In the early sixties the basin displays were quite something. I well recall the bangs in the water and feeling the concussion shock wave hit the ship I was using as a viewing platform...and do you remember all the stunned fish floating up!? Even heavy naval guns would fire blank charges, while these days a thunderflash is the most you will get. Remember the submarine surfacing in No.5 basin, well here it is. I think it is HMS/M Seascout, while others tell me it is HMS/M Sentinel. Either way it is a great photo. Enjoy!

I like submarines and have a web page on them, see page bottom for link, but to whet your appetite for things submersible, take a look at these photos of HMS/M United in 1944,off Jennycliffe Bay, Plymouth(note aerial barrage balloons) and HMS/M P415 in Cawsand Bay at the other side of Plymouth Sound, at around the same time.

Adverts featured in navy day programmes and here are some of them.

You could easily think that the only thing that interests sailors was beer and fags, but of course I`d be wrong, I forgot ice cream.

Walls ice cream in 1960 , 1961 and 1967

Nelson cigarettes 1960, Players Please in 1960, and Senior Service 1966

Guinness in 1960 and 1961.....and a rail advert to get you home in 1964.

Local shops and businesses would sometimes place adverts too.In 1960 Woolworths placed this ad, how different from the multi million pound TV and press campaigns of today. In 1961 so did British Home Stores. In Plymouth today we have the Theatre Royal, a theatre capable of hosting the most complex shows in the world. However in times past it was all happening at the Hoe Theatre...on the Hoe, a sort of large wooden hut. Times change! This ad is for the Hoe Theatre in 1961 and this for 1964.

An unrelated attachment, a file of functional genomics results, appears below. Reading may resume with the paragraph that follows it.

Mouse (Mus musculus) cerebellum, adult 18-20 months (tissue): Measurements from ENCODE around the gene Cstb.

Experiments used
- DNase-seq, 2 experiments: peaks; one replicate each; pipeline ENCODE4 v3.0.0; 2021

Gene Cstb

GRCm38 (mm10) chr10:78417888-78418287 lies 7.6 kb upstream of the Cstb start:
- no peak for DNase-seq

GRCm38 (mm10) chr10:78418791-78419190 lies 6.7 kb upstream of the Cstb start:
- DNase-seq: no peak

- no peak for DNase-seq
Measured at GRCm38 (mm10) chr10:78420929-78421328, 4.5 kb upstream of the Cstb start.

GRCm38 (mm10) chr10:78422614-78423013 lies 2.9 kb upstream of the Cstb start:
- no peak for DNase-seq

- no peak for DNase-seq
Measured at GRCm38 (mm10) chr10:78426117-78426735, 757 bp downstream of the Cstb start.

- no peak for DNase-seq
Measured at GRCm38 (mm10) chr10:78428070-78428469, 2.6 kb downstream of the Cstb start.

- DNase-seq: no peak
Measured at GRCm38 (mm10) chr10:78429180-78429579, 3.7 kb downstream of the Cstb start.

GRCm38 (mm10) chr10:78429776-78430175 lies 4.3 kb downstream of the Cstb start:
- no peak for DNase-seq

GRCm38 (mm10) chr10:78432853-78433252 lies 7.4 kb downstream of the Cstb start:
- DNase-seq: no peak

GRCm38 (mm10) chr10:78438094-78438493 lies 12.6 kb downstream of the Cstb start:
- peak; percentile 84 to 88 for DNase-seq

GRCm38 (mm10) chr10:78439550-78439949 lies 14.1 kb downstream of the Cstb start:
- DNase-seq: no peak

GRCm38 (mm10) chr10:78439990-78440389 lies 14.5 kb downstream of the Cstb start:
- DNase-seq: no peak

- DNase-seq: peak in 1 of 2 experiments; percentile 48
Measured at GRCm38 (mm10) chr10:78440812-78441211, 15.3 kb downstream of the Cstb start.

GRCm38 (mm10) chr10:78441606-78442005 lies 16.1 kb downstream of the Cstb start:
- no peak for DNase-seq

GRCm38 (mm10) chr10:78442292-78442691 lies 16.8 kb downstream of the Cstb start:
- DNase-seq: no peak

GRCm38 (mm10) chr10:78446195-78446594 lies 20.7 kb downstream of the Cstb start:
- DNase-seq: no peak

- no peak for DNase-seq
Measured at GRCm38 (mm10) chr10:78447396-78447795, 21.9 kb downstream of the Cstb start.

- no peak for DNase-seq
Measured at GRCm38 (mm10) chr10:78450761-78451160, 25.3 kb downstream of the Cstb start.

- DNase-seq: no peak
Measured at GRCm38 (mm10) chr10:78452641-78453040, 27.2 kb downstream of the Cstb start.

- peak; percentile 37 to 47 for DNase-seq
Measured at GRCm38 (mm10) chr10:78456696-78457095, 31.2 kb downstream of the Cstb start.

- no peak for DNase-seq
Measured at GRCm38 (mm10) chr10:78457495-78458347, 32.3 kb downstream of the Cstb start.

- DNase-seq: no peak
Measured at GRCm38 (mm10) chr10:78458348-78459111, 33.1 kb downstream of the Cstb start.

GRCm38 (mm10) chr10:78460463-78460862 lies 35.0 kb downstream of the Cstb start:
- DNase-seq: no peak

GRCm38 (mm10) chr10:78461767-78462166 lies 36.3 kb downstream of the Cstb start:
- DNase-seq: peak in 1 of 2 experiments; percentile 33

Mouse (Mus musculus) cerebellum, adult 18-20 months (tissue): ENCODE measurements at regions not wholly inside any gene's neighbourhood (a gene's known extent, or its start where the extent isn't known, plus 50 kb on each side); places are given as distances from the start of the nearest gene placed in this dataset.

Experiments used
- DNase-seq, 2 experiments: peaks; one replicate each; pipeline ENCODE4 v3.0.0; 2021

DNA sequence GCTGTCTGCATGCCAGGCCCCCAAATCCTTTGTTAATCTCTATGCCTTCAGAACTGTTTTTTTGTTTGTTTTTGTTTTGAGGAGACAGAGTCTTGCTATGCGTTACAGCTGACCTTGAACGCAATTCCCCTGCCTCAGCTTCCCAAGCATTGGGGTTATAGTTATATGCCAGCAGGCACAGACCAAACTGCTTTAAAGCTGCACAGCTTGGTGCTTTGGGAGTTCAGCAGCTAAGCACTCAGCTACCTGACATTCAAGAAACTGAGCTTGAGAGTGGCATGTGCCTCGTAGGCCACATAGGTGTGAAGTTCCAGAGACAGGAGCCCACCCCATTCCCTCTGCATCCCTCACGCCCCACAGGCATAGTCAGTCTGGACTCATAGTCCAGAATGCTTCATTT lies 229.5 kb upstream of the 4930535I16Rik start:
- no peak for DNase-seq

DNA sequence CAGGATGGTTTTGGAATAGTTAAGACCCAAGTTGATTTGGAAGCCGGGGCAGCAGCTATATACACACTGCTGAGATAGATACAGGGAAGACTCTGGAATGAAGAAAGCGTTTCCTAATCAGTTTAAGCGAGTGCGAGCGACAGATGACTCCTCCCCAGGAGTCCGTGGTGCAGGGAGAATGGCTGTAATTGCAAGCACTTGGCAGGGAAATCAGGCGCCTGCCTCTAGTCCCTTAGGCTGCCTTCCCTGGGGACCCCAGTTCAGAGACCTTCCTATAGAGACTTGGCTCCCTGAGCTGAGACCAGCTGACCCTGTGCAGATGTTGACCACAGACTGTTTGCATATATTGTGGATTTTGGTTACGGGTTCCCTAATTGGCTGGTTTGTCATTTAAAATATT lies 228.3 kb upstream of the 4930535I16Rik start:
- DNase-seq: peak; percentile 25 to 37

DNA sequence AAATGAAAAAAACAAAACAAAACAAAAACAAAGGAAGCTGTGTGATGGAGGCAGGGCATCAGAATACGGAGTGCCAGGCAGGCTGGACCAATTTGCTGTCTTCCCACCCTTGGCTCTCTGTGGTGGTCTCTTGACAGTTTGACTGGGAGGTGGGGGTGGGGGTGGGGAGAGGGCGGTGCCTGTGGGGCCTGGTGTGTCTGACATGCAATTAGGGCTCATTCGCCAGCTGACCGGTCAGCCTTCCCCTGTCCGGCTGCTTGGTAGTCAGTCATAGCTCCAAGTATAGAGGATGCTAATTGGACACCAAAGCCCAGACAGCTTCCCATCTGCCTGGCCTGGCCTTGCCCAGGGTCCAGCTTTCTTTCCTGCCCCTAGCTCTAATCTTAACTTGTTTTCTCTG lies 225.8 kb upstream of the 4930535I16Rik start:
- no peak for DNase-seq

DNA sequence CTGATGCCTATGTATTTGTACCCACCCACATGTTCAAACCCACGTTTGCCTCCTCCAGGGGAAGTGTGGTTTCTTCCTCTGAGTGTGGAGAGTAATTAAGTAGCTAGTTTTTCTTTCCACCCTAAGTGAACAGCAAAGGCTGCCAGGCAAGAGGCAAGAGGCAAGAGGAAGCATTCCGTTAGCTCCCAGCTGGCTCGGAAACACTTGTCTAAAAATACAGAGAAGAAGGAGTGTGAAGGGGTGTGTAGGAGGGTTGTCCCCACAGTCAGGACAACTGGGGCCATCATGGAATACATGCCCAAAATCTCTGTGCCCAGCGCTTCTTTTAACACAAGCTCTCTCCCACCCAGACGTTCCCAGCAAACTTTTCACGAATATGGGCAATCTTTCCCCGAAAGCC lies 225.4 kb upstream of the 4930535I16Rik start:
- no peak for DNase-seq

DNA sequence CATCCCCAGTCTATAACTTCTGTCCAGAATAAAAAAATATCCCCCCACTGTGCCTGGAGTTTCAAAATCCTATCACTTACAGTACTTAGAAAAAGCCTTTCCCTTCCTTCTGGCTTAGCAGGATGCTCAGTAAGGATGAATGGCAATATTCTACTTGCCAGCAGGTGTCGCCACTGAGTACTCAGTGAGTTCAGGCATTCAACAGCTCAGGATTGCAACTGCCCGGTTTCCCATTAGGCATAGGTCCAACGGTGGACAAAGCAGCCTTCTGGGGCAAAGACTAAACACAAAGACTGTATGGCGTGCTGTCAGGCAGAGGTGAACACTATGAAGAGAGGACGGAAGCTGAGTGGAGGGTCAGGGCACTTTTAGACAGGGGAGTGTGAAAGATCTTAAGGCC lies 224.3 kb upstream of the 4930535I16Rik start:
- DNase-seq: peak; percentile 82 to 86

We cannot look at navy days and the idea of raising money for naval charities without looking at Aggie Weston`s. See my web page with rare photos of Aggies in the late 1890`s.....superb...Click on photo directly above to go there.

Another person who did a lot for the sailor and seafarer in general was William Schermuly and his life saving rockets.

In those days of the early and mid sixties we also used to have "proper" air days at what was then Plymouth`s grass runwayed airfield at Roborough. Much has changed at Plymouth Airport these days, it si now tarmaced and runs a regular British Airway S.T.O.L. service to London and other destinations.

THEN, however it was a posh programme in 1966, having gone upmarket from the previous year in 1965.This publication had adverts too, such as this one for Smiths crisps...when the salt was in a proper little blue bag and this one for the local "Embankment" bus company.Both 1965. Sadly Plymouth air days as such are long gone.

Christmas Cheer was an annual magazine type publication that was published as a fund raiser and public awareness organ at Christmas time in and around Plymouth.Here are the cover arts of 1963, 1964, 1965, 1966.

This little publication again had many adverts for local shops and firms, all these will bring back memories to local Plymouthians of "a certain age."


Click HERE to go to my Plymouth shop heritage web site.

FINALLY in this "content over style" web page we can look at the amazing and oh just a bit jingoistic...if that is how you spell it, artwork of that comic from the 1940`s and World War II... "CHAMPION."

Just look at this little lot.

take that.....

splish, splash, splosh

up and away

rat tat tat tat rat.....

hole in one


two`s company

these are my captions for this truly amazing artwork that is so well executed and so well represents the common view of many a young boy in wartime Britain.